I Blog For Bikes

People for Bikes wants to let policy makers, the media and the public know that bicycling is important and should be promoted. Here’s their print campaign in support of Bike To Work Week.
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Colle + McVoy teamed up with the national coalition Bikes Belong to create People for Bikes, an entirely new brand and movement to make our world a more bike friendly place – to build more trails, paths and bike lanes, to make riding safer and more accessible for everyone.

About David Burn

Co-founder and editor of AdPulp. I wrote my first ad for a political candidate when I was 17 years old. She won her race and I felt the seductive power of advertising for the first time. I worked for seven agencies in five states before launching my own practice in 2009. Today, I am head of brand strategy and creative at Bonehook in Portland, Oregon.

Comments

  1. The subtle touch and spare compositions are really nice. Yet these seem to be preaching to the choir rather than doing much in the way of persuasive work. There are many reasons people are hostile to the pro-bike movement and these seem to confirm rather than refute those reasons. Anti-bike types object that the motive is not about sharing the road but really about replacing cars. Well, the first ad sort of confirms that. They object that you can’t really be expected to dress professionally for work and then ride a bicycle for 45 minutes, showing up all greasy and sweaty. The second and third ads confirm that yes you are. They object that bicycling is only for warm, dry weather. All three ads confirm it. That bicycles are heavy, uncomfortable things meant for children and recreation. First ad confirms it. And I would even say that the concrete wall and pavement of the parking lot, the rock wall and concrete of the sidewalk and the radical crop of the stylish tie guy all reassert the physical vulnerability people either do feel or imagine they would feel on bicycles. And putting an actual greasy gear impression on a lady’s leg as though she’s limping away from being hit by a car confirms worries about both appearance and safety. Yikes.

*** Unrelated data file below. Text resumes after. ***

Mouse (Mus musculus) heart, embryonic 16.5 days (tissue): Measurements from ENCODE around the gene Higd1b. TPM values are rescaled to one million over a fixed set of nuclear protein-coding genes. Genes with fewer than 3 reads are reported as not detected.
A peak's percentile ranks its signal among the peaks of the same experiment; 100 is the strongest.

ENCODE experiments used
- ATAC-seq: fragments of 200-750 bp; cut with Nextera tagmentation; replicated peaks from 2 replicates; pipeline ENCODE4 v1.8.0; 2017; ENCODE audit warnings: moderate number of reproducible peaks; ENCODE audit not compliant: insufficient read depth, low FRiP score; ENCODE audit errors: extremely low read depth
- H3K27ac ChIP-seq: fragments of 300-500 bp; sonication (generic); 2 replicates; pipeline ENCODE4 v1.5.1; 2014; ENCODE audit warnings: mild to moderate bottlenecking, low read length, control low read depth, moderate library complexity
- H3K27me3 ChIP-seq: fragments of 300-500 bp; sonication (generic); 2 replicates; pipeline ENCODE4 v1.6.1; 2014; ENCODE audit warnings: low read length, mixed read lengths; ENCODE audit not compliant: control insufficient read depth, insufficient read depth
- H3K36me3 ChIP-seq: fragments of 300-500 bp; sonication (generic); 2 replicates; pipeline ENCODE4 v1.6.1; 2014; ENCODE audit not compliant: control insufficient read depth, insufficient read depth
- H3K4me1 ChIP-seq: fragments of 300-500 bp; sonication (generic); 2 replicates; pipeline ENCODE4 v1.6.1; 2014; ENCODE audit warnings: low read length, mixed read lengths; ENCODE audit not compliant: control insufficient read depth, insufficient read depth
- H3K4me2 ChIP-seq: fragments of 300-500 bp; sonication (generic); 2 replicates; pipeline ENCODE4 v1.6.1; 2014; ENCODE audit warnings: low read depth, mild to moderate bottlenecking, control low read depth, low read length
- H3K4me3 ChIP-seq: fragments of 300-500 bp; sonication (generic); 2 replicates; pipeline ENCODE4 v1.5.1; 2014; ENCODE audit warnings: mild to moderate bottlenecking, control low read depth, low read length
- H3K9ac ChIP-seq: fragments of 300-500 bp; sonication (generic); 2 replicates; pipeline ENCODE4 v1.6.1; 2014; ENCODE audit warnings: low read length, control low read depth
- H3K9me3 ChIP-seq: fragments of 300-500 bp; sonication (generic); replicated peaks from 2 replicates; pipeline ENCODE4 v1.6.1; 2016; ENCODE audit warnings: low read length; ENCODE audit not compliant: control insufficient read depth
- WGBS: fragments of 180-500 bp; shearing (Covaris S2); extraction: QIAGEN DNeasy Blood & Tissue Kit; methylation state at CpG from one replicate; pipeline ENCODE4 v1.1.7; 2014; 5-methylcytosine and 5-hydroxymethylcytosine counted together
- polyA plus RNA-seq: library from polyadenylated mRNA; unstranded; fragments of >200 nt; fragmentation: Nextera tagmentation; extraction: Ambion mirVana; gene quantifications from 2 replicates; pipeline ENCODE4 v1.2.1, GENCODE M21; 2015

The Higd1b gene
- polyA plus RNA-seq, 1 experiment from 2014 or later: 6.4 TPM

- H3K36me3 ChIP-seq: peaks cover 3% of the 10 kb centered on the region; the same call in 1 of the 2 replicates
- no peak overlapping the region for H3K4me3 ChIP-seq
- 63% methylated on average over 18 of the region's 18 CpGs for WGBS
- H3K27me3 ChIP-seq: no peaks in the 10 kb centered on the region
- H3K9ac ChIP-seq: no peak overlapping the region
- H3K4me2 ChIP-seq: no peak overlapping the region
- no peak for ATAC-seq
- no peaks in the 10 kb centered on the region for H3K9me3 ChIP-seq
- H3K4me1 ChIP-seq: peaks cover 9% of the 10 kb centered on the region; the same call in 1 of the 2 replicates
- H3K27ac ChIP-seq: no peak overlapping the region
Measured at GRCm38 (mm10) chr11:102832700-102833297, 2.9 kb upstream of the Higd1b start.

Anyway, small complaints. I think the ads are generally just fine. And they at least hint at the one feature of bicycles that everybody—and I mean everybody—loves: they’re quiet.

  2. Excellent, a substantial comment that actually breaks down the work–that’s what this site is for, yet analysis of this sort is sadly pretty rare these days.
    I’d like to send you an AdPulp t-shirt, Thomas. Get me your digits and I will. dburn AT adpulp DOT com.

  3. Done. Thanks, David. And I’ll try to remember to turn it inside out before my mug shot.